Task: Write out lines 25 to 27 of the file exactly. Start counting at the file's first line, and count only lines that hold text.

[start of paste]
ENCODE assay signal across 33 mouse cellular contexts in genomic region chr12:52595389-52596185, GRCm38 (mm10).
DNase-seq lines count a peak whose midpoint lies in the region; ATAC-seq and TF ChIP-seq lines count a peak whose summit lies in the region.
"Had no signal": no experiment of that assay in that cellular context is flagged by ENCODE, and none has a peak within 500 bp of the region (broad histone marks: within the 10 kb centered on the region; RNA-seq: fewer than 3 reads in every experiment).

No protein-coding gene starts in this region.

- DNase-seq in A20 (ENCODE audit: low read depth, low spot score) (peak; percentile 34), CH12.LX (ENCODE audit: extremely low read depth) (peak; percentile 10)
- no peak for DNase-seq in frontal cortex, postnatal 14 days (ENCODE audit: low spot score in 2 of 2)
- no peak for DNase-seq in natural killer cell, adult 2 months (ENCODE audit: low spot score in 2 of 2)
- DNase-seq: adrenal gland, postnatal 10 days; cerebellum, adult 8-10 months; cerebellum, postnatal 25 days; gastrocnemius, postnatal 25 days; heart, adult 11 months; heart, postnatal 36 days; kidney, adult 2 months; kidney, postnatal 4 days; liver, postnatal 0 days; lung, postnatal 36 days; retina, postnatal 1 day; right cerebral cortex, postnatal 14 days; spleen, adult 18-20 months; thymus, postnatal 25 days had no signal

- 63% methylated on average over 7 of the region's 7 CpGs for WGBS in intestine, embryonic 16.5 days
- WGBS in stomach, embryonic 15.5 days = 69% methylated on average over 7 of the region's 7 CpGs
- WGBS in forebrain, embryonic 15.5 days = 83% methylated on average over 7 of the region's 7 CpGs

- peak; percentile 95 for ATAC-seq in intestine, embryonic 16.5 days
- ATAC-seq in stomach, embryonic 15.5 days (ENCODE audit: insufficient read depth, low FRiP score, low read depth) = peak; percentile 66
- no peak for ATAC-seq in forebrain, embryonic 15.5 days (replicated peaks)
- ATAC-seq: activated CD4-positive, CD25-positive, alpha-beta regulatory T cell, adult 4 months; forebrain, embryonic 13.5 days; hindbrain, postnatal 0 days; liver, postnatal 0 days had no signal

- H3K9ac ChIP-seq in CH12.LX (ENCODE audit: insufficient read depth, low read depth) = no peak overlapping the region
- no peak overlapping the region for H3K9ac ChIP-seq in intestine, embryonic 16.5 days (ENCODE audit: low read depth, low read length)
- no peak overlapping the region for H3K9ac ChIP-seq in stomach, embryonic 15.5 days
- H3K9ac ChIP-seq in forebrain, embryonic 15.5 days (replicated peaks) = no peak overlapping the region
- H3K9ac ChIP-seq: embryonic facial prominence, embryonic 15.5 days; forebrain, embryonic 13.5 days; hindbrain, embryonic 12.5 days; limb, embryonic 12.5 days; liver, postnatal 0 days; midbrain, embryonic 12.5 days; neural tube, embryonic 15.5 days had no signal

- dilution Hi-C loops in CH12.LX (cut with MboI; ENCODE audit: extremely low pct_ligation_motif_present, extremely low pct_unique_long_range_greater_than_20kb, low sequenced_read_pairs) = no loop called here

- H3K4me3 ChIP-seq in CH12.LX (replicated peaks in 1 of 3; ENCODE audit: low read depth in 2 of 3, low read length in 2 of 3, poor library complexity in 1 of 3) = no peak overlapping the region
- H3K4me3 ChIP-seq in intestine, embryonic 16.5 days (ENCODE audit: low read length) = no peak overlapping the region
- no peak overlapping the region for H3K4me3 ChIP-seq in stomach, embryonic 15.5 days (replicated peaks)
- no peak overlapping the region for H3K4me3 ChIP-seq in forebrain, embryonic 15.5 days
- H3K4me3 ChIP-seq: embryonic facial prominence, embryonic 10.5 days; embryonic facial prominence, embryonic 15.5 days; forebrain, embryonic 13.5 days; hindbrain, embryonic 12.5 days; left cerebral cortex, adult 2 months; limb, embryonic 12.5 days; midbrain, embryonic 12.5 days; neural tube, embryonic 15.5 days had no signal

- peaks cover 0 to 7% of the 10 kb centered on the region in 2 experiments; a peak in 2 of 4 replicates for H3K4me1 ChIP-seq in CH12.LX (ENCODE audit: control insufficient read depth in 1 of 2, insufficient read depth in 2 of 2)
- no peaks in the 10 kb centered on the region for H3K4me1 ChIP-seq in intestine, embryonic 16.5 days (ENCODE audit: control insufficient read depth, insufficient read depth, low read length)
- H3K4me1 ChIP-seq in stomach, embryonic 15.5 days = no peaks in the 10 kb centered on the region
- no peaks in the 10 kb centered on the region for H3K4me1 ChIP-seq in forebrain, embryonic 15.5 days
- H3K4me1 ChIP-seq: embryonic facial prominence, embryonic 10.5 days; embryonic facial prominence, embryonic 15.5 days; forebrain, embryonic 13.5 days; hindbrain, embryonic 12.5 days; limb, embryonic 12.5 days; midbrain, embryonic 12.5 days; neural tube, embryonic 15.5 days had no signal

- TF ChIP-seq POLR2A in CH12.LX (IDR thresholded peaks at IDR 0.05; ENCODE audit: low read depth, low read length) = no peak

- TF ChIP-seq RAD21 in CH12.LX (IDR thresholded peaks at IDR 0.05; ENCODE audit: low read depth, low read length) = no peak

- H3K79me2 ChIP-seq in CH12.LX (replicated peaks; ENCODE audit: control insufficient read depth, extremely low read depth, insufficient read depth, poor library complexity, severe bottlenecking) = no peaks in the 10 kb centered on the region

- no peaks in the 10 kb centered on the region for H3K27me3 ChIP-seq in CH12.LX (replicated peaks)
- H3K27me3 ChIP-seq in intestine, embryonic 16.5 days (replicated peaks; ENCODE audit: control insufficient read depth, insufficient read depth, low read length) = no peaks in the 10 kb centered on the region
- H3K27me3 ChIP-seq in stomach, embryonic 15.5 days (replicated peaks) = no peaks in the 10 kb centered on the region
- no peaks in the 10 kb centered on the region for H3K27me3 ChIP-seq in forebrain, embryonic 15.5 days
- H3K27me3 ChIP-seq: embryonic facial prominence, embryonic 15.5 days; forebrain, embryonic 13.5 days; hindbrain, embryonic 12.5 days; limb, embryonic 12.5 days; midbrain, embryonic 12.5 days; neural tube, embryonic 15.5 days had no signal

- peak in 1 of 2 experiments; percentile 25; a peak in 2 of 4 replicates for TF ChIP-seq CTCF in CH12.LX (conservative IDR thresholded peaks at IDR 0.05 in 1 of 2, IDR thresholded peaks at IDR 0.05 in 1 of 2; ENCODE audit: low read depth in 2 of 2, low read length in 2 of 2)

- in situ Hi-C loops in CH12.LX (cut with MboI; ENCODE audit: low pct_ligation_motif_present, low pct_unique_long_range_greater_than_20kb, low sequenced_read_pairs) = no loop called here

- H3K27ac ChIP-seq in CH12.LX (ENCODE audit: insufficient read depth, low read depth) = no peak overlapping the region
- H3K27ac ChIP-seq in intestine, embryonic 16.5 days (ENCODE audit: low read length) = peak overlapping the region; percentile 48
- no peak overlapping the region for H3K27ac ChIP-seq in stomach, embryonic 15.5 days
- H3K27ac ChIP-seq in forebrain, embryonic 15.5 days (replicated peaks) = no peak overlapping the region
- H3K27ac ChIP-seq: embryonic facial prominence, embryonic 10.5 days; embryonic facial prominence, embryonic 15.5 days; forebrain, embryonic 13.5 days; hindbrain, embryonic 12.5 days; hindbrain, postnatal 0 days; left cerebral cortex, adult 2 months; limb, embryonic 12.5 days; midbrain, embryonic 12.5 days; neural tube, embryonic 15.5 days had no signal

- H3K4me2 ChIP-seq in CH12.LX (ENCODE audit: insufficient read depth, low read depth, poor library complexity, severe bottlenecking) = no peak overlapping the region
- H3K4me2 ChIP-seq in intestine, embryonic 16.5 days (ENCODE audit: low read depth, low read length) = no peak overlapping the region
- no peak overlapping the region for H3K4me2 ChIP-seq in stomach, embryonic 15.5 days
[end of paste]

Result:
- no peak overlapping the region for H3K4me3 ChIP-seq in forebrain, embryonic 15.5 days
- H3K4me3 ChIP-seq: embryonic facial prominence, embryonic 10.5 days; embryonic facial prominence, embryonic 15.5 days; forebrain, embryonic 13.5 days; hindbrain, embryonic 12.5 days; left cerebral cortex, adult 2 months; limb, embryonic 12.5 days; midbrain, embryonic 12.5 days; neural tube, embryonic 15.5 days had no signal

- peaks cover 0 to 7% of the 10 kb centered on the region in 2 experiments; a peak in 2 of 4 replicates for H3K4me1 ChIP-seq in CH12.LX (ENCODE audit: control insufficient read depth in 1 of 2, insufficient read depth in 2 of 2)